Sometimes it feels like I’ve lived many lives. Between 2007 and 2012, I was more or less at loose ends. I’d just finished my masters degree, and left a miserable job when the company was sold and I elected not to follow that basket of snakes into hell. I had a healthy savings, so I took about a year off, playing with several different possible identities while I waited to be rejected from several Ph.D. programs. Wanting something new, I picked up a camera.
I shot a couple of weddings. A nightmare. I did a few actors’ headshots. Painful. (Ladies – pick a shade of lipstick you like.) And I decided to try my hand at theatre production photos. I reached out to a couple and developed relationships. The longest lasting, the most fun, and the most challenging was working with Eclipse Theatre.
The first shoot was for their production of Candles to the Sun. I could barely work my camera, and only because I had been an actor did I have any idea of what to do. I asked to attend a rehearsal to get an idea of where the shots might be, and then for an hour to set them up. Almost all of my favorite pieces were by accident.
This was the last shot of the evening. In the foreground is Bubba Weiler, whose gone on to Broadway in a few shows. I had no idea who anyone was, and I’m terrible about remembering character’s names. I brought the place to a standstill when I called one character “Grandma.” And then they all laughed. But I don’t think I stopped shaking the entire time.
When they did Plaza Suite, we got to shoot in a suite at The Drake Hotel for an afternoon. Back in the mists of time I was once the overnight bellman at The Drake and it felt strange to be in the hotel and in a room, but not in uniform.
A couple of years later, a cropping of this shot was used for a full page in the Chicago Sun-Times, and no one could speak to me for a week, I was so proud.
Pearl Cleage’s A Song for Coretta, required a sketch of the characters to be used as a prop. I shot the photo and then sweated bullets in Photoshop turning it into this sketch. Hours and hours.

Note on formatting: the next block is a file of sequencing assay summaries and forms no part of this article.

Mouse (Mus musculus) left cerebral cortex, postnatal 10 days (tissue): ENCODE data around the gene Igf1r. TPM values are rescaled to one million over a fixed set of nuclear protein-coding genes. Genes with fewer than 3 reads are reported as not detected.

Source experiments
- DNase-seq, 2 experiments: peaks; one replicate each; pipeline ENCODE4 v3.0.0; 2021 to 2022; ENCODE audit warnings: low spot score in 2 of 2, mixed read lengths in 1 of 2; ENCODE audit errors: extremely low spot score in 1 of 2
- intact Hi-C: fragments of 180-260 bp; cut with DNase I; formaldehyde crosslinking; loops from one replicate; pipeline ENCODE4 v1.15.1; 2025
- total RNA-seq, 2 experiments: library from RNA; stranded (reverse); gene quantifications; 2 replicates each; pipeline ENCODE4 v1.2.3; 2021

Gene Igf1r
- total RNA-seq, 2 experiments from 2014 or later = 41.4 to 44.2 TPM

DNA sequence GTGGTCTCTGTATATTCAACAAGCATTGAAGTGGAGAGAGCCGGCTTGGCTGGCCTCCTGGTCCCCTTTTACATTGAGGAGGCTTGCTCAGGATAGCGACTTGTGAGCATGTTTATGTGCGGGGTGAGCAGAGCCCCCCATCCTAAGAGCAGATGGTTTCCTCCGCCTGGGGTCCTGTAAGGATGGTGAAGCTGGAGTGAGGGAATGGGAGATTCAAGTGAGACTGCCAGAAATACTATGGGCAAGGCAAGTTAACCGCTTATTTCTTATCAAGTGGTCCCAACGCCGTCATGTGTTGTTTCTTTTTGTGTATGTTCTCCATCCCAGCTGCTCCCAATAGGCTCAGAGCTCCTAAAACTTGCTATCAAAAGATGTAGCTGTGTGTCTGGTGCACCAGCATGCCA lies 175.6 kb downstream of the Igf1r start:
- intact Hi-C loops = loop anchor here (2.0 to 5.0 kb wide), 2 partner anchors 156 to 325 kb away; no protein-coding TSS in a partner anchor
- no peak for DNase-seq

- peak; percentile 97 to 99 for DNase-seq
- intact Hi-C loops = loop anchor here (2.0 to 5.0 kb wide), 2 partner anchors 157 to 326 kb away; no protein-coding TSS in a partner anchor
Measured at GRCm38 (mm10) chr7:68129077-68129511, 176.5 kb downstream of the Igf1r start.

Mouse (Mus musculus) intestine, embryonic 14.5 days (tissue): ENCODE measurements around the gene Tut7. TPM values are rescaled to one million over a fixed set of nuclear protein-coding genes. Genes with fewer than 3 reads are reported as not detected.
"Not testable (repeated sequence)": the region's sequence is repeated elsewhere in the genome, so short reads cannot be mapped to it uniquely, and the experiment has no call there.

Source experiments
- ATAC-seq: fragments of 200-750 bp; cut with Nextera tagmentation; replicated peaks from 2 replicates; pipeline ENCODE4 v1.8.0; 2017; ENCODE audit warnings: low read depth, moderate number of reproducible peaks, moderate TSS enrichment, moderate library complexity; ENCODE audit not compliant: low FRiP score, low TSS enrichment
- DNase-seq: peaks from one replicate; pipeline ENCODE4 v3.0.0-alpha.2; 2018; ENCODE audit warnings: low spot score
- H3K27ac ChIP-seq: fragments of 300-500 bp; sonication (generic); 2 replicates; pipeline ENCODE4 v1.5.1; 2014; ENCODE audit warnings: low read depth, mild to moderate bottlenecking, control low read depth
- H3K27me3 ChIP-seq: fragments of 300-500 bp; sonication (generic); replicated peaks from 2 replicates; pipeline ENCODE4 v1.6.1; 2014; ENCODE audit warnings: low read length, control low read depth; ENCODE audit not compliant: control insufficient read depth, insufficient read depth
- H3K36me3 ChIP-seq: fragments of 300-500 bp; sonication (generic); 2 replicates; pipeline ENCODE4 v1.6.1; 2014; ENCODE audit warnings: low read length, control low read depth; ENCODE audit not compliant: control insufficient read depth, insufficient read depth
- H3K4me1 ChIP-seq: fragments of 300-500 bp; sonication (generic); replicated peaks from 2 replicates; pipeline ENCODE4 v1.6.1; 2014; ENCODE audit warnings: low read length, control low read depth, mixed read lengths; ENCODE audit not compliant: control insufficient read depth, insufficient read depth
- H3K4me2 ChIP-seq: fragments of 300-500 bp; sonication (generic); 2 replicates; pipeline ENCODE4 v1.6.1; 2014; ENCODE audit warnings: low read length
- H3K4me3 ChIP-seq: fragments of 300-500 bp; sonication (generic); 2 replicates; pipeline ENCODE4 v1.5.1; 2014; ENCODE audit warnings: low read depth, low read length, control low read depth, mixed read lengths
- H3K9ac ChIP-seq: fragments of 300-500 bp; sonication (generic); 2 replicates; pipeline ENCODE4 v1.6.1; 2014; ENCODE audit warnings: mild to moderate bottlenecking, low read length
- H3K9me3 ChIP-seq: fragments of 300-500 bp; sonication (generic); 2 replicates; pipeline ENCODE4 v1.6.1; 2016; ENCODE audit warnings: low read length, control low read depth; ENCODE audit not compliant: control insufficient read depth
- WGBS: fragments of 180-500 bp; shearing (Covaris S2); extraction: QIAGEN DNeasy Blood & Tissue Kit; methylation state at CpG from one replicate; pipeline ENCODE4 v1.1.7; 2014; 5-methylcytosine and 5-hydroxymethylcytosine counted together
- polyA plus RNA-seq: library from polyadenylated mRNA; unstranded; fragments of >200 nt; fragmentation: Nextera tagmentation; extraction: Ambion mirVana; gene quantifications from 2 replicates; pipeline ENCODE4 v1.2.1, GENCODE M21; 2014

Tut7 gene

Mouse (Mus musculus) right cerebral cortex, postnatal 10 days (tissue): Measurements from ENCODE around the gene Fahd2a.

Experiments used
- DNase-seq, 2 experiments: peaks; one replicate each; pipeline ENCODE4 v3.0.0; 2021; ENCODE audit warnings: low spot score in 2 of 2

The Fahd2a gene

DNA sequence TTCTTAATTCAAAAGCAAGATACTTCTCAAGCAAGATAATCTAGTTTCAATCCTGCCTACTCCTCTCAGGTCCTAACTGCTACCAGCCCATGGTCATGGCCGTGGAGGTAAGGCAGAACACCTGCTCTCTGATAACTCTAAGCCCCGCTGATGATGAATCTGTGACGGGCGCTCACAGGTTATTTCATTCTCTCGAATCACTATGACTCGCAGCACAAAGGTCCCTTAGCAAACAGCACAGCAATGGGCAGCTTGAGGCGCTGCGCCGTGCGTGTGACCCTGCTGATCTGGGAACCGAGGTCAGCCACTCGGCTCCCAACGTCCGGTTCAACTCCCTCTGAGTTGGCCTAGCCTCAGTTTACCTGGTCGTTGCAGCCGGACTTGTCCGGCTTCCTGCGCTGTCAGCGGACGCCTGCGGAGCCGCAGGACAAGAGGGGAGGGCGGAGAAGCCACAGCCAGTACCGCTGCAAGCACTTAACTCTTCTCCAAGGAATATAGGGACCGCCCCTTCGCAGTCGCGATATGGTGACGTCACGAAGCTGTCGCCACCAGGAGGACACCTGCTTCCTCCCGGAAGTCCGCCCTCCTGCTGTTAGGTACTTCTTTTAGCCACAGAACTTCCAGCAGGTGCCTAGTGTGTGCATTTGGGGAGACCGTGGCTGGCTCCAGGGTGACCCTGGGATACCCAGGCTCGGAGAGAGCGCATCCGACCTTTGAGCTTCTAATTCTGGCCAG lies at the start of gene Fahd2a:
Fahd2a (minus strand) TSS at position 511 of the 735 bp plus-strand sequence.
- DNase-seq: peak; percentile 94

For the Eugene O’Neill season, the first show was Beyond the Horizon. A very challenging script, but a glowing production. This was a preproduction shot that we did at the lakefront. It was a cold day, and the photo is cropped like this because the young lady had to wear pants.
(It, however, wasn’t the coldest shoot. For one show we shot in an alley in super-subzero temperatures. So cold my camera would not work.)
Another shoot that made me nervous was for Trestle at Pope Creek. But this turned out to be one of my favorite pre-production shots. I made these poor kids run and run and run, and I made Nat Swift keep looking in the other direction because trains terrify me. But this was one of my favorite shots.
And finally. Speaking of Nat Swift, the poor man damn near needed back surgery when I was finished with this shoot. He had to stand perfectly still for each of the three women, with Maggie (Nora Pfiffer) making the most dramatic pose. That was the hardest part of the shoot because neither she nor Nat could stand still enough to get the base shot. There is obviously a lot of Photoshop in this picture, but most of it is in Nora’s face. I had to piece it together out of three different frames and manipulate angles. This is not a reflection of Nat or Nora and every bit because I never really knew what I was doing.
This week Eclipse announced that they were disbanding. While it’s been at least ten years since I did a shoot for them, I have to say the news hit me a little hard. They did superlative work and are a great bunch of people. It’s not possible for Chicago to see finer, and they will certainly be missed.